Support for employees
Mental health problems like depression, anxiety, schizophrenia and bipolar disorder do not need to stop you from working. With the right support and the right job people with mental health problems perform vital roles in workplaces across the UK.
Work can provide identity, friendship, a steady routine and a salary. Some people thrive in a busy environment and enjoy working to ambitious targets, other people see their job as a means to an end. Where ever you sit on this scale it is important that the balance between your work and your home-life feels right for you.
When people feel under pressure at work it can lead to stress and anxiety. A short period of stress on its own is not likely to be considered a disability under law, but prolonged stress can become more serious and make existing mental health problems worse. It is in the best interests of employers and employees to avoid this situation, and create mentally healthy workplaces that are free from discrimination where well-being is a priority.
Adjustments for mental health are generally simple, practical and cost-effective.
This is not an exhaustive list – employers should explore with the individual their specific needs and be as creative as possible when thinking about how to address these issues.
- Change of workspace – e.g. quieter, more/ less busy, dividing screens
- Working from home (although it’s important to have regular phone catch ups so people remain connected and don’t feel isolated)
- Changes to break times
- Provision of quiet rooms
- Return-to-work policies e.g. phased return – reduced hours gradually building up
- Agreement to give an employee leave at short notice and time off for appointments related to their mental health, such as therapy and counselling.
- Reallocation of some tasks or changes to people’s job description and duties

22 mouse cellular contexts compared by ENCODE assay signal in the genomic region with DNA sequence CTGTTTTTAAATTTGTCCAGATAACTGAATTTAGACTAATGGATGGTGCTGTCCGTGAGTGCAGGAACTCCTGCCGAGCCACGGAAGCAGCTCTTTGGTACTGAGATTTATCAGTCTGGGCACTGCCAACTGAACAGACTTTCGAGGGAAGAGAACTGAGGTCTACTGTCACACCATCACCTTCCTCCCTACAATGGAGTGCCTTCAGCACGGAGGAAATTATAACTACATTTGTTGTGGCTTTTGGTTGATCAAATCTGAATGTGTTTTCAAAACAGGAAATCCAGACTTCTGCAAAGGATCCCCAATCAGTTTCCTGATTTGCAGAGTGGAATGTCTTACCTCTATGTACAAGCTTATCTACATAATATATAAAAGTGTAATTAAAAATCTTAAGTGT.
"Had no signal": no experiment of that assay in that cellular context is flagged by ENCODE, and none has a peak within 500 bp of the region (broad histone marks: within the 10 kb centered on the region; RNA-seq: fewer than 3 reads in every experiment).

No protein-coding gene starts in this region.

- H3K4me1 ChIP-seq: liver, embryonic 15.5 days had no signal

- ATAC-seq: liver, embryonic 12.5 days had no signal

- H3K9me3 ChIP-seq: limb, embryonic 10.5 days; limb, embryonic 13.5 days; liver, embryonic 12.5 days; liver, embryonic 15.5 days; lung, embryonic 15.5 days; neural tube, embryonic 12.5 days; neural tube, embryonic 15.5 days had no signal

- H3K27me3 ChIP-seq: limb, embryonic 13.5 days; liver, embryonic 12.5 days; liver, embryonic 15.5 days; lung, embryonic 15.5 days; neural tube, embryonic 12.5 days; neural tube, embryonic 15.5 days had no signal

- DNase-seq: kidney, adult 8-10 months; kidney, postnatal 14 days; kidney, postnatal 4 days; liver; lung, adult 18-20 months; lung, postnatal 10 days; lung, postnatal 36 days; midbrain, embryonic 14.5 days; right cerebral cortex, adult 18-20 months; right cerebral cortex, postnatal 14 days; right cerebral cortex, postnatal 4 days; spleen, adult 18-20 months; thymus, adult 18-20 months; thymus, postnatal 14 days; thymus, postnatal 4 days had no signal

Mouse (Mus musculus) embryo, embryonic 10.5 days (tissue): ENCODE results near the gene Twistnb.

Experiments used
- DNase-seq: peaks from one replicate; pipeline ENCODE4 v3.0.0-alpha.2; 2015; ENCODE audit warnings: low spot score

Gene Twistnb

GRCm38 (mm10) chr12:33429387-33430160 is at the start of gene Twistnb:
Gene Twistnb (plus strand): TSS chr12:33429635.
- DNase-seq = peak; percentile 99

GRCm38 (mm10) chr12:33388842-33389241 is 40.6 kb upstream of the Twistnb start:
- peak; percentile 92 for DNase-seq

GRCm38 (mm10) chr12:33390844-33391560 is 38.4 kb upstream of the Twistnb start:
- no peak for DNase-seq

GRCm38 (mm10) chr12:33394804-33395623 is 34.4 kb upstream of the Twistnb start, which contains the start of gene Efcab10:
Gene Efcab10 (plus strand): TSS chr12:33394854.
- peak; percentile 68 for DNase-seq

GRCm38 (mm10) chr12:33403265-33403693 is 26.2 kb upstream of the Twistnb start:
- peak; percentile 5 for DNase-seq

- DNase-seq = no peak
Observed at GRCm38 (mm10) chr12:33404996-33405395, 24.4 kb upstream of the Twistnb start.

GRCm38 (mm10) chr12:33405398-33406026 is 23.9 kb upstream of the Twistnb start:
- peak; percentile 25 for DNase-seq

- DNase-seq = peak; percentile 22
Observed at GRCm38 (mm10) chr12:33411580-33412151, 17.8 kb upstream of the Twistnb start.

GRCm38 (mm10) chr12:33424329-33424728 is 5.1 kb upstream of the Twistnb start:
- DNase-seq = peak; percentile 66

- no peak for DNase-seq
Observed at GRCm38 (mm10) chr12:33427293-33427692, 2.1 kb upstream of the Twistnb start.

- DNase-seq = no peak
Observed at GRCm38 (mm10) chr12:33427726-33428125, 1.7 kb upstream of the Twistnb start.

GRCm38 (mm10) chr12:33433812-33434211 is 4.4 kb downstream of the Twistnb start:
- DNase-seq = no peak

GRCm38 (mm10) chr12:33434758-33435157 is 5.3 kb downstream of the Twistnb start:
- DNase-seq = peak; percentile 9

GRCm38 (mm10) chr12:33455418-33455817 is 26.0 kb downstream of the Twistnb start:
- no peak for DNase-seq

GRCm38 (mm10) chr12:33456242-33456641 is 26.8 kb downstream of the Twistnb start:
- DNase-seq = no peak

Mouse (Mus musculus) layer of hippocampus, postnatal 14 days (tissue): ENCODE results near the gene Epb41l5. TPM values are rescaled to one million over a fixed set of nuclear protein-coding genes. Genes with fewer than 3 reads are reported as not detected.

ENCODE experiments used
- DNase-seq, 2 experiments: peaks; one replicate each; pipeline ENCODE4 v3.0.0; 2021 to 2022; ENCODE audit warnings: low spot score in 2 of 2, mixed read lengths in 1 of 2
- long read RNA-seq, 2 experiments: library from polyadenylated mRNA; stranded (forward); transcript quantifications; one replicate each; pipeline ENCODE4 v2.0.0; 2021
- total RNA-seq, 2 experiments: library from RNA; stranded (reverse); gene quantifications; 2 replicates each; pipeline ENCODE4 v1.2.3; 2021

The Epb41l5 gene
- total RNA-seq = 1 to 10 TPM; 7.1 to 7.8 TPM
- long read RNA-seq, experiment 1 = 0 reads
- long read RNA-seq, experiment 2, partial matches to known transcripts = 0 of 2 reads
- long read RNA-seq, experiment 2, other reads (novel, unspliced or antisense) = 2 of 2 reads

- Training and support to apply for vacancies and secondments in other departments
- Increased supervision or support from manager. For example, some people can take on too much so may need their manager to monitor their workload to prevent this and ensure they’re working sensible hours
- Extra training, coaching or mentoring
- Extra help with managing and negotiating workload
- More positive and constructive feedback
- Debriefing sessions after difficult calls, customers or tasks
- Mentor or ‘buddy’ systems (formal or informal)
- Mental health support group or disability network group
- Identifying a ‘safe space’ in the workplace where the person can have some time out, contact their buddy or other sources of support and access self-help
- Encourage people to work on building up their resilience and doing things that support good mental health such as exercise, meditation or eating healthily
- Provide regular opportunities to discuss, review and reflect on people’s positive achievements – this can help people to build up positive self-esteem and develop skills to better manage their triggers for poor mental health.
Remember if you are having difficulty at work there are people you can talk to, if you need help ask for it because no one expects you to pretend everything is okay when it’s not.
If we can help with your projects, please do not hesitate to contact us on 01952 581340.